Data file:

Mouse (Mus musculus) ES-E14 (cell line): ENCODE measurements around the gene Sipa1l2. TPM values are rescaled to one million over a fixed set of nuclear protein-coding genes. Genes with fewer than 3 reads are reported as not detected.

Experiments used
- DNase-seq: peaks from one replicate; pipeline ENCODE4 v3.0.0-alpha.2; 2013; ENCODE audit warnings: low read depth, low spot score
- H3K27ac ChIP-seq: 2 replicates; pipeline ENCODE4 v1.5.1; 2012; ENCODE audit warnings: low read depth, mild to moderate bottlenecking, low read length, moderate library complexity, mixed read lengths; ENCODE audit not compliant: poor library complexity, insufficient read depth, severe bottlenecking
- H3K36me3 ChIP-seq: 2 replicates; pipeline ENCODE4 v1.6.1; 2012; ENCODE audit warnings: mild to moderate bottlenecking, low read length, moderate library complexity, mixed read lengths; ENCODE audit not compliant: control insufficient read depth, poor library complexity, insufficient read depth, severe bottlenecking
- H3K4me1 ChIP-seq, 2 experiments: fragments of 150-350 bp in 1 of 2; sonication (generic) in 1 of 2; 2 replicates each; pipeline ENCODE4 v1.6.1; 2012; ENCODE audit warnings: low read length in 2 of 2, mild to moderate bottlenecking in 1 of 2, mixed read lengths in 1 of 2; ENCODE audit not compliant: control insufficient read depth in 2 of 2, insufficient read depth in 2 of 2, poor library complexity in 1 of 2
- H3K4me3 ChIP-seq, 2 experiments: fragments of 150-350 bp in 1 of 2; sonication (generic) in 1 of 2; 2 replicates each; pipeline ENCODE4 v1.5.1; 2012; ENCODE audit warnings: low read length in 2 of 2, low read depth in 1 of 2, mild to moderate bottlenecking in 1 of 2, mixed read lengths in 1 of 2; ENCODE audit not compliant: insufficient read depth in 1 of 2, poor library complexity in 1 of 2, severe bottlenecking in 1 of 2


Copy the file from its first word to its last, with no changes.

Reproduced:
Mouse (Mus musculus) ES-E14 (cell line): ENCODE measurements around the gene Sipa1l2. TPM values are rescaled to one million over a fixed set of nuclear protein-coding genes. Genes with fewer than 3 reads are reported as not detected.

Experiments used
- DNase-seq: peaks from one replicate; pipeline ENCODE4 v3.0.0-alpha.2; 2013; ENCODE audit warnings: low read depth, low spot score
- H3K27ac ChIP-seq: 2 replicates; pipeline ENCODE4 v1.5.1; 2012; ENCODE audit warnings: low read depth, mild to moderate bottlenecking, low read length, moderate library complexity, mixed read lengths; ENCODE audit not compliant: poor library complexity, insufficient read depth, severe bottlenecking
- H3K36me3 ChIP-seq: 2 replicates; pipeline ENCODE4 v1.6.1; 2012; ENCODE audit warnings: mild to moderate bottlenecking, low read length, moderate library complexity, mixed read lengths; ENCODE audit not compliant: control insufficient read depth, poor library complexity, insufficient read depth, severe bottlenecking
- H3K4me1 ChIP-seq, 2 experiments: fragments of 150-350 bp in 1 of 2; sonication (generic) in 1 of 2; 2 replicates each; pipeline ENCODE4 v1.6.1; 2012; ENCODE audit warnings: low read length in 2 of 2, mild to moderate bottlenecking in 1 of 2, mixed read lengths in 1 of 2; ENCODE audit not compliant: control insufficient read depth in 2 of 2, insufficient read depth in 2 of 2, poor library complexity in 1 of 2
- H3K4me3 ChIP-seq, 2 experiments: fragments of 150-350 bp in 1 of 2; sonication (generic) in 1 of 2; 2 replicates each; pipeline ENCODE4 v1.5.1; 2012; ENCODE audit warnings: low read length in 2 of 2, low read depth in 1 of 2, mild to moderate bottlenecking in 1 of 2, mixed read lengths in 1 of 2; ENCODE audit not compliant: insufficient read depth in 1 of 2, poor library complexity in 1 of 2, severe bottlenecking in 1 of 2